The opinion of the court was delivered by: Hon. William McCurine, Jr. U.S. Magistrate Judge United States District Court
ORDER DENYING IN PART AND GRANTING IN PART RESPONDENT'S ) MOTION FOR DISCOVERY ) [ECF No. 19]
On October 1, 2012, Respondent Attorney Lynn Hubbard ("Hubbard") filed a Motion for Discovery in the above-entitled matter in accordance with the September 18, 2012 Minute Order of the Honorable M. James Lorenz. [ECF Nos. 17, 19.] Petitioner, the Standing Committee on Discipline of the United States District Court of the Southern District of California ("Standing Committee"), filed its opposition to the motion on October 15, 2012. [ECF No. 22.] As ordered by Judge Lorenz on September 18, 2012, the motion was referred and taken under submission by the Honorable William McCurine, Jr., upon receipt of the Standing Committee's opposition brief. [ECF No. 17.] After careful consideration of the parties' briefing, the Court DENIES IN PART AND GRANTS IN PART Respondent's Motion for Discovery.
On August 9, 2012, the Standing Committee filed a Petition under Civil Local Rule
83.5(e), requesting the Court issue an Order to Show Cause to Hubbard requiring him to show cause why he should not be found to have engaged in unprofessional conduct and suspended from the practice of law in the United States District Court of the Southern District of California for one year. [ECF No. 1.] The Standing Committee contends Hubbard misled the Court and opposing counsel about the death of his client, who also happened to be his mother, in connection with settling an Americans with Disabilities Act matter before Magistrate Judge William V. Gallo. [ECF Nos. 1, 22.] Specifically, the Standing Committee alleges in Count One of the Petition that: (1) Hubbard sent opposing counsel a settlement agreement purportedly signed by his mother on December 9, 2009 without disclosing his mother died on November 13, 2009; and (2) misled the Court and opposing counsel at a February 25, 2010 settlement conference into believing his mother signed the settlement agreement before she died. [ECF No.1, at pp. 2-3.] Counts Two and Three of the Petition allege Mr. Hubbard led opposing counsel to believe his mother was alive at the time signed settlement documents were submitted to opposing counsel . [ECF Nos. 1, 22.]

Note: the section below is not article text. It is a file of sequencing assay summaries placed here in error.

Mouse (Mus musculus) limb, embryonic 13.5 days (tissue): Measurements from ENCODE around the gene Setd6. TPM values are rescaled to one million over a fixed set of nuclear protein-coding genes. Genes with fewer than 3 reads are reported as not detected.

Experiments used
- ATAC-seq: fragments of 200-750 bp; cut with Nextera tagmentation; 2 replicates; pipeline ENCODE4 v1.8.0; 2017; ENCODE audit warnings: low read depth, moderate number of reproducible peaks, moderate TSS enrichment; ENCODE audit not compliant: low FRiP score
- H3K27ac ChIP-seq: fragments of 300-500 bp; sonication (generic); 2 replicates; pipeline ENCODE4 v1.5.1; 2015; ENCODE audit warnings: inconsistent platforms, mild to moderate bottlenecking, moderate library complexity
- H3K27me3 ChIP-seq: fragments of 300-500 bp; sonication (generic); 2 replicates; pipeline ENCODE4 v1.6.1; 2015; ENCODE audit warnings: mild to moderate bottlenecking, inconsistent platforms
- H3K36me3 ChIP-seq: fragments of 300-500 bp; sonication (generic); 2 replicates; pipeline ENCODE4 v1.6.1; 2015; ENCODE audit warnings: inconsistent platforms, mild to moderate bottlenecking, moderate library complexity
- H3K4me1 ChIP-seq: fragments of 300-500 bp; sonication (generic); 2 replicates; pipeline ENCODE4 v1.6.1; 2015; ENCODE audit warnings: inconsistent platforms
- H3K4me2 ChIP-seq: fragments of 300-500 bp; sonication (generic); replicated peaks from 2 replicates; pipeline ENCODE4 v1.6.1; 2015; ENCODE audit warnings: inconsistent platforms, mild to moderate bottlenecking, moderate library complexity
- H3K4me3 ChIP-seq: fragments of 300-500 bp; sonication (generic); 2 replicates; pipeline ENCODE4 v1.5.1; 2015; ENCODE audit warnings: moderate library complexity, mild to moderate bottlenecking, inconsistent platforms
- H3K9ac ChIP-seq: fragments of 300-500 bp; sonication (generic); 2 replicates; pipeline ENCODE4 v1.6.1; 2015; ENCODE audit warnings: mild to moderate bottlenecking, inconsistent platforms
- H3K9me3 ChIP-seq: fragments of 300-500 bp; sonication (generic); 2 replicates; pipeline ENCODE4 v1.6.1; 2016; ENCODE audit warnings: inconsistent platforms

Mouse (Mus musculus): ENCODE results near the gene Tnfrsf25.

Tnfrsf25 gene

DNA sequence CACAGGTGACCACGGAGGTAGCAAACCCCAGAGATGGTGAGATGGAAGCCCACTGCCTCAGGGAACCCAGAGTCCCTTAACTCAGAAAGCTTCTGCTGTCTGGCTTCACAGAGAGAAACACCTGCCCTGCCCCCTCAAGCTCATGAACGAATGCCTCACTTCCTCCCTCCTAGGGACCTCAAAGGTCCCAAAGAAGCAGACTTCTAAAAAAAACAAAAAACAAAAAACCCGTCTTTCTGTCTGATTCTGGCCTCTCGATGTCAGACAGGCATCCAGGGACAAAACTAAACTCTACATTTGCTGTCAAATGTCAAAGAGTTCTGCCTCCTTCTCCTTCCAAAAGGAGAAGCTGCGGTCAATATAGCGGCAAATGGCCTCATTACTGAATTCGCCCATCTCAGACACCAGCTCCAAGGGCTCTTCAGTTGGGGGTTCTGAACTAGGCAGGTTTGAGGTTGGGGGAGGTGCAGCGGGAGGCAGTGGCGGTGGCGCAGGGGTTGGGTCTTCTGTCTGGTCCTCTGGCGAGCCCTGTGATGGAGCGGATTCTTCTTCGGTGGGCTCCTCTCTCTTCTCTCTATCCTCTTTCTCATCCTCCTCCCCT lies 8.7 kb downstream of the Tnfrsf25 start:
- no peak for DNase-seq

On August 31, 2012, the Standing Committee filed a statement in conjunction with the hearing on the District Court's Order to Show Cause. [ECF No. 7.] In the hearing statement, the Standing Committee explained its Petition was supported by the entire court file in the underlying case, including the findings of Judge Gallo's June 13, 2011 Order after Order to Show Cause; therefore, no formal discovery was needed by the parties. Id. at 7:15-19. In addition, the Standing Committee indicated it did not intend to file dispositive motions before a hearing on the merits of its Petition. Id.
On October 1, 2012, Hubbard filed the instant Motion for Discovery. [ECF No. 19.] In the motion, Hubbard argues it is necessary for him to depose the percipient witnesses to the February 24, 2010 settlement conference because it was unrecorded. Specifically, Hubbard contends his right to due process requires the deposition of: (1) Judge Gallo, (2) opposing counsel in the Plaza Bonita matter*fn1 - David Peters, and (3) Judge Gallo's law clerk in order to develop facts for impeachment as well as to establish the context in which Hubbard's allegedly misleading statements were made. Id. at 2:8-15.